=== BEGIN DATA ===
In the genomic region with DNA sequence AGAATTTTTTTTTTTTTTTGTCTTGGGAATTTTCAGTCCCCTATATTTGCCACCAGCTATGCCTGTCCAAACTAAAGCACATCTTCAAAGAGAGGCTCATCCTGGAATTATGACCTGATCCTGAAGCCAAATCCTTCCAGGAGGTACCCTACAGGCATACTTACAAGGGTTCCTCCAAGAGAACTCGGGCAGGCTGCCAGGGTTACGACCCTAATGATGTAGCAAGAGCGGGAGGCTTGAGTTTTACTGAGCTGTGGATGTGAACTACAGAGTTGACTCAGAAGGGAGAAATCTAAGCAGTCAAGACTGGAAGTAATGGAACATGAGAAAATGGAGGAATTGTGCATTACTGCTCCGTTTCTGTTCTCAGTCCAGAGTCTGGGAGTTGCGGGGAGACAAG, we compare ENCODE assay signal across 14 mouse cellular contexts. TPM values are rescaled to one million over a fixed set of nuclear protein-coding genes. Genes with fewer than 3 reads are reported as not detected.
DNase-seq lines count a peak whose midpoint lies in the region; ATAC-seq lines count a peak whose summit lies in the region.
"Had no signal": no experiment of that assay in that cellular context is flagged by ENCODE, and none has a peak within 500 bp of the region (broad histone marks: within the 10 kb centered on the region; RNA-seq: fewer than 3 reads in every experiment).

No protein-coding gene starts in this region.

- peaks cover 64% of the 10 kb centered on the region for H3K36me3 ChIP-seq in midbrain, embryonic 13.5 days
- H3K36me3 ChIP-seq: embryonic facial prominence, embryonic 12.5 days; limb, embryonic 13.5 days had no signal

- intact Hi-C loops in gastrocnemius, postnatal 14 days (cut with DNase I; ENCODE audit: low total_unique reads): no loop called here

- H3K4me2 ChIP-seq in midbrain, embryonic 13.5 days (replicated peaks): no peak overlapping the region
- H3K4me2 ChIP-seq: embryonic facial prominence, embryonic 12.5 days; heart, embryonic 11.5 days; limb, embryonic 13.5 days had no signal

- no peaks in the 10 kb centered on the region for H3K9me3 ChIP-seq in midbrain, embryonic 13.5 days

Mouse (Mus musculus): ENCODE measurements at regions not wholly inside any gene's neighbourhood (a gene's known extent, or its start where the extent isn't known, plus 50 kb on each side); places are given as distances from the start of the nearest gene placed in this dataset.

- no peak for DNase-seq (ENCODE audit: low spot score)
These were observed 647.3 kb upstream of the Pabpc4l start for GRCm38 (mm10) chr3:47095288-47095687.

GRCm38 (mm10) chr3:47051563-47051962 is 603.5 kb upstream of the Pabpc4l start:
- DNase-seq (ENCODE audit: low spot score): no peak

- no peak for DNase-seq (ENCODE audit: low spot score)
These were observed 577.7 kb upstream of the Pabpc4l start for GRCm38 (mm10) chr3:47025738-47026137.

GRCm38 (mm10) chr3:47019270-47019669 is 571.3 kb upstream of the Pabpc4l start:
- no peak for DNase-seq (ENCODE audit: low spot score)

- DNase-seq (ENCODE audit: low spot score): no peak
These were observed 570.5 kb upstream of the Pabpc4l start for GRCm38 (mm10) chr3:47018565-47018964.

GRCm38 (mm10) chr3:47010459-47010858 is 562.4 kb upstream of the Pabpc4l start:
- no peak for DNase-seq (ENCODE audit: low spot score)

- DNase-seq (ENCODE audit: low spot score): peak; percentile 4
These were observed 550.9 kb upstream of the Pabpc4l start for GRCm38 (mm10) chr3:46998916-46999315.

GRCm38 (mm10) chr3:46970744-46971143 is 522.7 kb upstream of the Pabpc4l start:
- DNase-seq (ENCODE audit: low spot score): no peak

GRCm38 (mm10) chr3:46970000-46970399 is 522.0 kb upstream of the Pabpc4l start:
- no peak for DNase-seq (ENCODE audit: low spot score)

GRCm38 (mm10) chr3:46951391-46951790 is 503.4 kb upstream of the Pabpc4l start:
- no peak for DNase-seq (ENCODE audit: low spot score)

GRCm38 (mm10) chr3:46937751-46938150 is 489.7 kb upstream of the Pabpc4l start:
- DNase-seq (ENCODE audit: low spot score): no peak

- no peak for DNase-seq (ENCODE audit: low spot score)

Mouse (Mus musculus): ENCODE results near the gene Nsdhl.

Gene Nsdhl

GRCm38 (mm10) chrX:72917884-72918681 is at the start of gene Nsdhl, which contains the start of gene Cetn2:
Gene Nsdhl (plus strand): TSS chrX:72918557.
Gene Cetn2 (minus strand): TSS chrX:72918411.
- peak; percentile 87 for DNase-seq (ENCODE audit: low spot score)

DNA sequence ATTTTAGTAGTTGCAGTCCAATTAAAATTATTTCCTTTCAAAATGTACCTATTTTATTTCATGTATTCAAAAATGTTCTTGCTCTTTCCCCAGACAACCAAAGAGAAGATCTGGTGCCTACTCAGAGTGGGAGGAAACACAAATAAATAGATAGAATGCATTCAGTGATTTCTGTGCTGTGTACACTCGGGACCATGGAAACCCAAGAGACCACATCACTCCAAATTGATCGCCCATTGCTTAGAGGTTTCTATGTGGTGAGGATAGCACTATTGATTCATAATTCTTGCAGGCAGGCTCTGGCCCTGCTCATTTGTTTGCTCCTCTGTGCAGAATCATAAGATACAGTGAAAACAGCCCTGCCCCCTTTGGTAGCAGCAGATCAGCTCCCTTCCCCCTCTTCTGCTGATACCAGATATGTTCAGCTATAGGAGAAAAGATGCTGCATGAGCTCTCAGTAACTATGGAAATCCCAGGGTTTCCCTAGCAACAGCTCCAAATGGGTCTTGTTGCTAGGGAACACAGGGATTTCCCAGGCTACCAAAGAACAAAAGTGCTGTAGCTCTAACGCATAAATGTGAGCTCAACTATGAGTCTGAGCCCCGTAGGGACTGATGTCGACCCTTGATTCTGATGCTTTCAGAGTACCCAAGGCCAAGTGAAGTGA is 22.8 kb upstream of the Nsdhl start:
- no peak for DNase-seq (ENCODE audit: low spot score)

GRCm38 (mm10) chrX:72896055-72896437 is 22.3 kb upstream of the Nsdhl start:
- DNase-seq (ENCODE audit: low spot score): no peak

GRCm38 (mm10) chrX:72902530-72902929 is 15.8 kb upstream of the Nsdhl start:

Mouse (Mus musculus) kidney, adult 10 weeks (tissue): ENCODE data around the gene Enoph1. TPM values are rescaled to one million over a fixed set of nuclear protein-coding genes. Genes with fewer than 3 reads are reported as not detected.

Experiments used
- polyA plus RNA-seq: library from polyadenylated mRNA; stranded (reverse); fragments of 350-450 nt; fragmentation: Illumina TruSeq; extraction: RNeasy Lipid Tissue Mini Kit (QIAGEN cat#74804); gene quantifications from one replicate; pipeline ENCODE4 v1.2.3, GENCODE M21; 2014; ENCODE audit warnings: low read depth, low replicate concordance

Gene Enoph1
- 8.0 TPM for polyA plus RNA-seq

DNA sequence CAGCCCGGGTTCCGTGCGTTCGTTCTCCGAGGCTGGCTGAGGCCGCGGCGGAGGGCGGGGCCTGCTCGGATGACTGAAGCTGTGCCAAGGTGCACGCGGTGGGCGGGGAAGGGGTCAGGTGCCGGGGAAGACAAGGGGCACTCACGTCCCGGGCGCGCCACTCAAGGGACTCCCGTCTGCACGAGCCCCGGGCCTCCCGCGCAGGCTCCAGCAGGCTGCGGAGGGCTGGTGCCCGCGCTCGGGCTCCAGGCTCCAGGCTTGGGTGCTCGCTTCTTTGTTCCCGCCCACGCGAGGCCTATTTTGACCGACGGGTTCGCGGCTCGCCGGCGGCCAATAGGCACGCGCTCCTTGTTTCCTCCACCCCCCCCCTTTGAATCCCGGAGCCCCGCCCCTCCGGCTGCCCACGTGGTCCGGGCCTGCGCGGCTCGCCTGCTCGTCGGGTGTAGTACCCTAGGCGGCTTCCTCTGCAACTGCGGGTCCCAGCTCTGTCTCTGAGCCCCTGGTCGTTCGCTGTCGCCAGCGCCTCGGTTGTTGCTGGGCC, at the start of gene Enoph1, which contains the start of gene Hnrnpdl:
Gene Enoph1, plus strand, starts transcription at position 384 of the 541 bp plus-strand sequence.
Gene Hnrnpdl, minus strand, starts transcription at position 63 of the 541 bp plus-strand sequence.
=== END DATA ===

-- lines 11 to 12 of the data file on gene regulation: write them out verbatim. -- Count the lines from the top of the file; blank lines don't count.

Mouse (Mus musculus): ENCODE measurements at regions not wholly inside any gene's neighbourhood (a gene's known extent, or its start where the extent isn't known, plus 50 kb on each side); places are given as distances from the start of the nearest gene placed in this dataset.

- no peak for DNase-seq (ENCODE audit: low spot score)